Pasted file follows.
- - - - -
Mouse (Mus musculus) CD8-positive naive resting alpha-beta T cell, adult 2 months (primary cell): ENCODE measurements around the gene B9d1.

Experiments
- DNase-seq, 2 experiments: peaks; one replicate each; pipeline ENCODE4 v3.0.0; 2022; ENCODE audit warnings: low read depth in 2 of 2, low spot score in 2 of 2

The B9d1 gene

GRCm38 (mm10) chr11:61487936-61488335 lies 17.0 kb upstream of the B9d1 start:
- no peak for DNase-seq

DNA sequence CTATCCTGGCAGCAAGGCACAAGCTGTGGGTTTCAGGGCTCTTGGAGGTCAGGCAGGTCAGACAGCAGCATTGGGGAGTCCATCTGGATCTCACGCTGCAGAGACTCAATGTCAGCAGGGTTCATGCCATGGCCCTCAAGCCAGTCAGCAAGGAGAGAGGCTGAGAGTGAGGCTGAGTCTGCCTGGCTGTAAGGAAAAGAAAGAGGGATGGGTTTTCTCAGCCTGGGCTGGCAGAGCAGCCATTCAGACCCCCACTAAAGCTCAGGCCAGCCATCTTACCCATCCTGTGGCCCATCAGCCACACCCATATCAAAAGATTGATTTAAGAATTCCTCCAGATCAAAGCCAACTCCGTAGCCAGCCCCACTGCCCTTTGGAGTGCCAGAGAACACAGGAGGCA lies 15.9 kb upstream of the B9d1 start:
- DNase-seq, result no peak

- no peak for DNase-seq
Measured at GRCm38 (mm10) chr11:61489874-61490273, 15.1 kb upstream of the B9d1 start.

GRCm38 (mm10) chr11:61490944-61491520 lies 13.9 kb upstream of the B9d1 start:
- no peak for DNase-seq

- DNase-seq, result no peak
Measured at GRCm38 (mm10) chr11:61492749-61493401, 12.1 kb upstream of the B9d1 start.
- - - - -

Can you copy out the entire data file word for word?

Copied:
Mouse (Mus musculus) CD8-positive naive resting alpha-beta T cell, adult 2 months (primary cell): ENCODE measurements around the gene B9d1.

Experiments
- DNase-seq, 2 experiments: peaks; one replicate each; pipeline ENCODE4 v3.0.0; 2022; ENCODE audit warnings: low read depth in 2 of 2, low spot score in 2 of 2

The B9d1 gene

GRCm38 (mm10) chr11:61487936-61488335 lies 17.0 kb upstream of the B9d1 start:
- no peak for DNase-seq

DNA sequence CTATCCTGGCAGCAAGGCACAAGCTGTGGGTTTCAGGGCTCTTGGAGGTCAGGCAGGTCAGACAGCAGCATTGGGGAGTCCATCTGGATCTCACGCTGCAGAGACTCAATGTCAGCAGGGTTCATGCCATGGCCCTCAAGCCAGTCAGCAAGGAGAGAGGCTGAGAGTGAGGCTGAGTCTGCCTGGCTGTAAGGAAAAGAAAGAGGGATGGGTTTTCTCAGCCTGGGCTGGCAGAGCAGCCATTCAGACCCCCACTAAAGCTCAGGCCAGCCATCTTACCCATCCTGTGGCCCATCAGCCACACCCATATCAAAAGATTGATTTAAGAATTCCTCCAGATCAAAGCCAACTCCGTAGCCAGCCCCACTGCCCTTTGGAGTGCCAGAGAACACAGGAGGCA lies 15.9 kb upstream of the B9d1 start:
- DNase-seq, result no peak

- no peak for DNase-seq
Measured at GRCm38 (mm10) chr11:61489874-61490273, 15.1 kb upstream of the B9d1 start.

GRCm38 (mm10) chr11:61490944-61491520 lies 13.9 kb upstream of the B9d1 start:
- no peak for DNase-seq

- DNase-seq, result no peak
Measured at GRCm38 (mm10) chr11:61492749-61493401, 12.1 kb upstream of the B9d1 start.